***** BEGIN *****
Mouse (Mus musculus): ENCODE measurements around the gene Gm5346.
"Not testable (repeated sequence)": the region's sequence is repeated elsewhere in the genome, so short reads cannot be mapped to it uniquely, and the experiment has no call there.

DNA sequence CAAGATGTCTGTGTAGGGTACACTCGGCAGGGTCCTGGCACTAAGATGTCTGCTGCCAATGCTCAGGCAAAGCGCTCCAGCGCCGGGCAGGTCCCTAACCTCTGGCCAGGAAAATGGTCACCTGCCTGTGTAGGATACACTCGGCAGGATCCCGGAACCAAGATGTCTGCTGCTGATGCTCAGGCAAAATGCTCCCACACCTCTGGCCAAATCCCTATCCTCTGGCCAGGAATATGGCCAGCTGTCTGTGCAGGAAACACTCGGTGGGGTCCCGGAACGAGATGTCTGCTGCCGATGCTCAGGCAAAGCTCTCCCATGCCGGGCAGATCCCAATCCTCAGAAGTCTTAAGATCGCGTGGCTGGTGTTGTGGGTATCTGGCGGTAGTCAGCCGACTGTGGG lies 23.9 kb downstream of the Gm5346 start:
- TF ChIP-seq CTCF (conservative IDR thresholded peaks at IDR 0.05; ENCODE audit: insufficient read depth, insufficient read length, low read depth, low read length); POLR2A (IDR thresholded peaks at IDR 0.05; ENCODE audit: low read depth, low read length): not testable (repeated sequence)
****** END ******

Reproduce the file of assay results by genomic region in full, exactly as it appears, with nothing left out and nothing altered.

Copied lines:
Mouse (Mus musculus): ENCODE measurements around the gene Gm5346.
"Not testable (repeated sequence)": the region's sequence is repeated elsewhere in the genome, so short reads cannot be mapped to it uniquely, and the experiment has no call there.

DNA sequence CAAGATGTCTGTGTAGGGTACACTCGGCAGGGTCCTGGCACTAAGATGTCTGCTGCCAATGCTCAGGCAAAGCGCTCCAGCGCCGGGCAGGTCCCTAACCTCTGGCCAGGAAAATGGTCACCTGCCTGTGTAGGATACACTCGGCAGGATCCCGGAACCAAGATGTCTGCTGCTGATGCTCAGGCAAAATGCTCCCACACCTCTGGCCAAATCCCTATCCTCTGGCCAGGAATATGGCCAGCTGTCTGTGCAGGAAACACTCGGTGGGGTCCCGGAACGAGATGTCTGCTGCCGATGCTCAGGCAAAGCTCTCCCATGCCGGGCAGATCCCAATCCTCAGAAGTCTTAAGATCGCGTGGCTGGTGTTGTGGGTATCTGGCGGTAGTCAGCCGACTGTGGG lies 23.9 kb downstream of the Gm5346 start:
- TF ChIP-seq CTCF (conservative IDR thresholded peaks at IDR 0.05; ENCODE audit: insufficient read depth, insufficient read length, low read depth, low read length); POLR2A (IDR thresholded peaks at IDR 0.05; ENCODE audit: low read depth, low read length): not testable (repeated sequence)